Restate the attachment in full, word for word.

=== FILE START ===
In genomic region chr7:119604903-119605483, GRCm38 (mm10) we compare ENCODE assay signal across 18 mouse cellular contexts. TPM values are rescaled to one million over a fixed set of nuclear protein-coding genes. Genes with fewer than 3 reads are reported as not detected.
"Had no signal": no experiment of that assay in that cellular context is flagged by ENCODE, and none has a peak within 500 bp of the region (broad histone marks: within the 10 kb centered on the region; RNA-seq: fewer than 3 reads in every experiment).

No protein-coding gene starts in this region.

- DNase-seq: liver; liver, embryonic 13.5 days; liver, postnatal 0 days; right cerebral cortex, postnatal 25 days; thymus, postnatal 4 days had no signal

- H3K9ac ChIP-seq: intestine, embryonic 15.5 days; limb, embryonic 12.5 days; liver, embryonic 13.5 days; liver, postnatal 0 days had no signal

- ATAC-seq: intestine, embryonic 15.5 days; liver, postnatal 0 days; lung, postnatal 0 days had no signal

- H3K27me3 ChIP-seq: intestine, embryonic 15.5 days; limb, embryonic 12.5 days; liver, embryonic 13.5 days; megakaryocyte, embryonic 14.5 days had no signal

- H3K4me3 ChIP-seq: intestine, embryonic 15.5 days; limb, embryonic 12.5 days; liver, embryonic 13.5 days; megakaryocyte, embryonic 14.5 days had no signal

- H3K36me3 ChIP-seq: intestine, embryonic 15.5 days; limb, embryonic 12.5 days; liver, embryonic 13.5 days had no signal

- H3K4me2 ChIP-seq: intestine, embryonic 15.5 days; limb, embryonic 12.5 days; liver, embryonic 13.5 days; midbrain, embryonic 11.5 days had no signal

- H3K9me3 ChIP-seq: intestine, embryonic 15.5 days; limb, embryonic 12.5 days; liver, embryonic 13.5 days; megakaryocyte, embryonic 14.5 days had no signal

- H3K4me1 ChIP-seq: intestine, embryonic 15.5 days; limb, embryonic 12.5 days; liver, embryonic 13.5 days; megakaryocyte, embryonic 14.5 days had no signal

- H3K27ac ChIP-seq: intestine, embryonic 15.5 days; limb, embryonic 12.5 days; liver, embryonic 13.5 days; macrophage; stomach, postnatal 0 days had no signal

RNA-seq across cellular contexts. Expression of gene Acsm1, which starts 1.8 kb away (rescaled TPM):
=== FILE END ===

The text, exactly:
In genomic region chr7:119604903-119605483, GRCm38 (mm10) we compare ENCODE assay signal across 18 mouse cellular contexts. TPM values are rescaled to one million over a fixed set of nuclear protein-coding genes. Genes with fewer than 3 reads are reported as not detected.
"Had no signal": no experiment of that assay in that cellular context is flagged by ENCODE, and none has a peak within 500 bp of the region (broad histone marks: within the 10 kb centered on the region; RNA-seq: fewer than 3 reads in every experiment).

No protein-coding gene starts in this region.

- DNase-seq: liver; liver, embryonic 13.5 days; liver, postnatal 0 days; right cerebral cortex, postnatal 25 days; thymus, postnatal 4 days had no signal

- H3K9ac ChIP-seq: intestine, embryonic 15.5 days; limb, embryonic 12.5 days; liver, embryonic 13.5 days; liver, postnatal 0 days had no signal

- ATAC-seq: intestine, embryonic 15.5 days; liver, postnatal 0 days; lung, postnatal 0 days had no signal

- H3K27me3 ChIP-seq: intestine, embryonic 15.5 days; limb, embryonic 12.5 days; liver, embryonic 13.5 days; megakaryocyte, embryonic 14.5 days had no signal

- H3K4me3 ChIP-seq: intestine, embryonic 15.5 days; limb, embryonic 12.5 days; liver, embryonic 13.5 days; megakaryocyte, embryonic 14.5 days had no signal

- H3K36me3 ChIP-seq: intestine, embryonic 15.5 days; limb, embryonic 12.5 days; liver, embryonic 13.5 days had no signal

- H3K4me2 ChIP-seq: intestine, embryonic 15.5 days; limb, embryonic 12.5 days; liver, embryonic 13.5 days; midbrain, embryonic 11.5 days had no signal

- H3K9me3 ChIP-seq: intestine, embryonic 15.5 days; limb, embryonic 12.5 days; liver, embryonic 13.5 days; megakaryocyte, embryonic 14.5 days had no signal

- H3K4me1 ChIP-seq: intestine, embryonic 15.5 days; limb, embryonic 12.5 days; liver, embryonic 13.5 days; megakaryocyte, embryonic 14.5 days had no signal

- H3K27ac ChIP-seq: intestine, embryonic 15.5 days; limb, embryonic 12.5 days; liver, embryonic 13.5 days; macrophage; stomach, postnatal 0 days had no signal

RNA-seq across cellular contexts. Expression of gene Acsm1, which starts 1.8 kb away (rescaled TPM):